Editor’s note: In-person jury trials are set to resume in Scott County this summer. Below is the first of two articles breaking down the decision, concerns and how to handle the increased case load moving forward.


The Supreme Court of Kentucky issued two administrative orders last week lifting most COVID-19 restrictions for court systems in the state.

The announcement came from Chief Justice John D. Minton Jr. in the wake of the Centers for Disease Control and Prevention’s latest guidance for fully vaccinated individuals. 

The first administrative order relates specifically to health and safety requirements, which allows in-person access to court facilities and eliminates mask requirements for fully vaccinated members of the public, and it allows judges to conduct in-person court proceedings. However, it does still encourage masks for those unvaccinated members of the public and employees.

The second administrative order relates to court proceedings and lifts most of the restrictions on jury trials but requires continuances, postponements and recusals for attorneys, parties and jurors who are ill or at an increased risk of severe illness from COVID-19. 

“We believe that the change in the position by the CDC came rather quickly and unexpectedly, and we tried to react to that because we know we need to get back into business,” Minton said. “We’ve got a lot of work to do and we knew people would be anxious about how quickly we could get back to normal operation. We are just responding to the changes that are happening.”

Earlier this year, Circuit Court Judge Jeremy Mattox stated that jury trials in Scott County were essentially delayed an entire year due to the COVID-19 pandemic, which did not allow for in-person jury trials for almost the entirety of 2020. Mattox has not had an in-person jury trial since 2019, partly due to personal circumstances early last year and the pandemic restrictions taking effect shortly thereafter. 

As of publication, Mattox’s first in-person jury trial is scheduled for July in Scott County. Although he’s had some a couple scheduled in Bourbon County for June, but those entered pleas rather than going to trial.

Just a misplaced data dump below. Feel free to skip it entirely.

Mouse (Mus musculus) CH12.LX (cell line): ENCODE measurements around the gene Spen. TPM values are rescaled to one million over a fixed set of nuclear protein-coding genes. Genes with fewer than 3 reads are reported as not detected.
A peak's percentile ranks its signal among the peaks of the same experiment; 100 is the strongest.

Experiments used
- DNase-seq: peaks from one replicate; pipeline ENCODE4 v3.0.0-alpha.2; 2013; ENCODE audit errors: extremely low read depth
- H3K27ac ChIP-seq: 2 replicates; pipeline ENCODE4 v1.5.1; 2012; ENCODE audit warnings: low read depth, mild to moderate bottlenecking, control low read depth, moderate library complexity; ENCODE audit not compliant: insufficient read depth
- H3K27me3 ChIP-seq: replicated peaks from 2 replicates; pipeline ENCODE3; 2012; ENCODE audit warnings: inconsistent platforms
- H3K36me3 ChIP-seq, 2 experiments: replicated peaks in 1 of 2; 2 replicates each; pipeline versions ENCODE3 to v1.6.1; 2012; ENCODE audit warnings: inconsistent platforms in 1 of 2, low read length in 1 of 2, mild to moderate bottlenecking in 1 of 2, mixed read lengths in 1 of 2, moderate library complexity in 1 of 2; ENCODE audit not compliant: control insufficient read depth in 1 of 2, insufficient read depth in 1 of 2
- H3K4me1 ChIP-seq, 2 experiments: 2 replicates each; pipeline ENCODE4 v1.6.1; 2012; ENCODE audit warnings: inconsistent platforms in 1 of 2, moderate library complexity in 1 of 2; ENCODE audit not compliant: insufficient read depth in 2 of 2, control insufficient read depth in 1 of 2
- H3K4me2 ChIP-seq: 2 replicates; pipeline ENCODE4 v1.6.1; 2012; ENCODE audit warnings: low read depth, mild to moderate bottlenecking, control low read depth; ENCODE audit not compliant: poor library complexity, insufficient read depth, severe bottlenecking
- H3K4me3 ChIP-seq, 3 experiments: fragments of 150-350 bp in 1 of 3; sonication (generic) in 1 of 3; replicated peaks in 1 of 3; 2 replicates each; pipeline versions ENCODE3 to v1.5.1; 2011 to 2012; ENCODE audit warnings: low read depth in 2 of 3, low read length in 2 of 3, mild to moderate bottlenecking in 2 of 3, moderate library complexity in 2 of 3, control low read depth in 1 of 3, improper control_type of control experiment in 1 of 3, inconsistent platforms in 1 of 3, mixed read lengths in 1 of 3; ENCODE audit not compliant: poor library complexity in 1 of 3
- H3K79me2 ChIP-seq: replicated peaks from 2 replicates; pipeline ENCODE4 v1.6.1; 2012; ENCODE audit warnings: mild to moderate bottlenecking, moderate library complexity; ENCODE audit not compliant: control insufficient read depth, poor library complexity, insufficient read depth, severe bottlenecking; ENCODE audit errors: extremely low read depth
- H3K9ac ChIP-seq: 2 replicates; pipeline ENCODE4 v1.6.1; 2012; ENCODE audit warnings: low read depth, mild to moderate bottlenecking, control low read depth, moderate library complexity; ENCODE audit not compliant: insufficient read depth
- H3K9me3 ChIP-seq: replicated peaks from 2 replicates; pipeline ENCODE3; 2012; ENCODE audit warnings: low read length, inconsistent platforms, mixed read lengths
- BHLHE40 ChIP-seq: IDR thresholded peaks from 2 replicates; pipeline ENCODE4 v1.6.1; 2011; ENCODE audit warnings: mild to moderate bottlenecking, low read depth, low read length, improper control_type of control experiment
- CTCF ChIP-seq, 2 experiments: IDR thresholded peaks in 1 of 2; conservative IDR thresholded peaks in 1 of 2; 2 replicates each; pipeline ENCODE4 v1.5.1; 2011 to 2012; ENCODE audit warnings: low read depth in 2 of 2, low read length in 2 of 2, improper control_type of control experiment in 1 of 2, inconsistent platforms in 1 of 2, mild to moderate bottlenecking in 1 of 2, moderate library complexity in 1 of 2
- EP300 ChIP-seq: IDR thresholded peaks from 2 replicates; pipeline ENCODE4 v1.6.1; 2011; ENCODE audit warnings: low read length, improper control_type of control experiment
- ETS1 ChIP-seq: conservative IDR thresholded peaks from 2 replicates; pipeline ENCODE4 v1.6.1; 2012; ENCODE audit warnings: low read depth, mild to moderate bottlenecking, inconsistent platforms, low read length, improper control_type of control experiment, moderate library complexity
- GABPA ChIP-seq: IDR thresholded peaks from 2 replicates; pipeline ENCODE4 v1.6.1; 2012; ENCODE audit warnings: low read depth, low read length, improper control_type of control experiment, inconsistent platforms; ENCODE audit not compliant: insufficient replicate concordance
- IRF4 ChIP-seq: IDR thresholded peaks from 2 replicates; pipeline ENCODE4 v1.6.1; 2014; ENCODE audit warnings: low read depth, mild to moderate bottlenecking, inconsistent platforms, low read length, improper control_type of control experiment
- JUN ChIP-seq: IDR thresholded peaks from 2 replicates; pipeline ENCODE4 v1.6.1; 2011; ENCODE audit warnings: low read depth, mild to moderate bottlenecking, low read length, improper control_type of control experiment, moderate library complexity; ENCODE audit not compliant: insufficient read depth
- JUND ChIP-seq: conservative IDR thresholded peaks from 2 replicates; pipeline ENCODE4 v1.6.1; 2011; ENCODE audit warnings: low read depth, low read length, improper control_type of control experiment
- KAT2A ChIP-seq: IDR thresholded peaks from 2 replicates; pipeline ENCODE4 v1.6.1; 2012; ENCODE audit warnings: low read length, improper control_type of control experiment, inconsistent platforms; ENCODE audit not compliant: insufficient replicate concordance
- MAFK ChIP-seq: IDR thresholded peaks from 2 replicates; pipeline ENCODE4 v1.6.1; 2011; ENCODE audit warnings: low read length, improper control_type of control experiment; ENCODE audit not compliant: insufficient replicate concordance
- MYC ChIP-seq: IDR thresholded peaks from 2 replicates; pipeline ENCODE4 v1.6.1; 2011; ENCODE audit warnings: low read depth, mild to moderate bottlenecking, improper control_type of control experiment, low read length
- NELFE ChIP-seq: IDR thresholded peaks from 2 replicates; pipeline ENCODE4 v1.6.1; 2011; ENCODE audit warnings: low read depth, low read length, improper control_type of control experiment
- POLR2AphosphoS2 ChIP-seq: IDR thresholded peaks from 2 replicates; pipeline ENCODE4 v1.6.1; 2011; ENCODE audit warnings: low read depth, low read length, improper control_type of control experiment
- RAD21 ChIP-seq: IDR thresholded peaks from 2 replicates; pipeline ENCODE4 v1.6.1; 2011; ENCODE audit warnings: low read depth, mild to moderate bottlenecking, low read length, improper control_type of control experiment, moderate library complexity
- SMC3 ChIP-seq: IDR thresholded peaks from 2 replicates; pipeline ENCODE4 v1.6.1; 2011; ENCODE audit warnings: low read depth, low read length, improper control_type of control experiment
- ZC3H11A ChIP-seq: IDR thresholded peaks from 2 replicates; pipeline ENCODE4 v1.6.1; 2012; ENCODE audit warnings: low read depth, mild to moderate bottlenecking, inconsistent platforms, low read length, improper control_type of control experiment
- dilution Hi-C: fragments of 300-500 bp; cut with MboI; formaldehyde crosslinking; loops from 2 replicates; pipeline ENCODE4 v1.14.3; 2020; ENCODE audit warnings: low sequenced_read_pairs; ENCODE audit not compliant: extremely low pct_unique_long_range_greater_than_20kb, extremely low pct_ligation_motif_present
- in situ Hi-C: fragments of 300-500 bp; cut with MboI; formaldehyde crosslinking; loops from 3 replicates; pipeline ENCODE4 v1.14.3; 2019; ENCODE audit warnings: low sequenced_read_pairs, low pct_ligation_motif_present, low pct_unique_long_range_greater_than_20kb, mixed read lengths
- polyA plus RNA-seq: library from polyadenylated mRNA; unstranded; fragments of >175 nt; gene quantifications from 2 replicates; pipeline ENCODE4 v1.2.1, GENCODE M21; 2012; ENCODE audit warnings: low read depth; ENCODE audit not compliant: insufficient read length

Damon Preston, public advocate with the Department of Public Advocacy (DPA) , said he was thrilled with the decision to restart in-person jury trials.

“We’re happy to see that court proceedings are going to be able to go on,” he said. “The backlog in the criminal court system is significant, so the quicker the courts can unload that backlog through resolving cases, the better for everybody. We appreciate the chief justice’s patience and leadership over the last year or so, and we believe this order was appropriate and it’s the right time to be able to adjust to the current situation. It’s time to unpause the system and get it moving again.”

Excitement for resuming jury trials in the circuit court was shared by Commonwealth Attorney Sharon Muse. However, she can’t help but think of the missed opportunities that still could have been resolved in the past year.

“I’m obviously thankful that we can start in person because not only have we not been having trials, but despite our best efforts we’ve not been able to get cases resolved because defendants know we can’t take them to trial,” Muse said. “So attorneys simply didn’t work to resolve their cases. We’ve had all this time we could’ve been resolving cases and it’s not happened. Now, we’re going to have stacks of cases to try now that the defense is finally responding to us. It’s unfortunate that we didn’t get the opportunity until now.”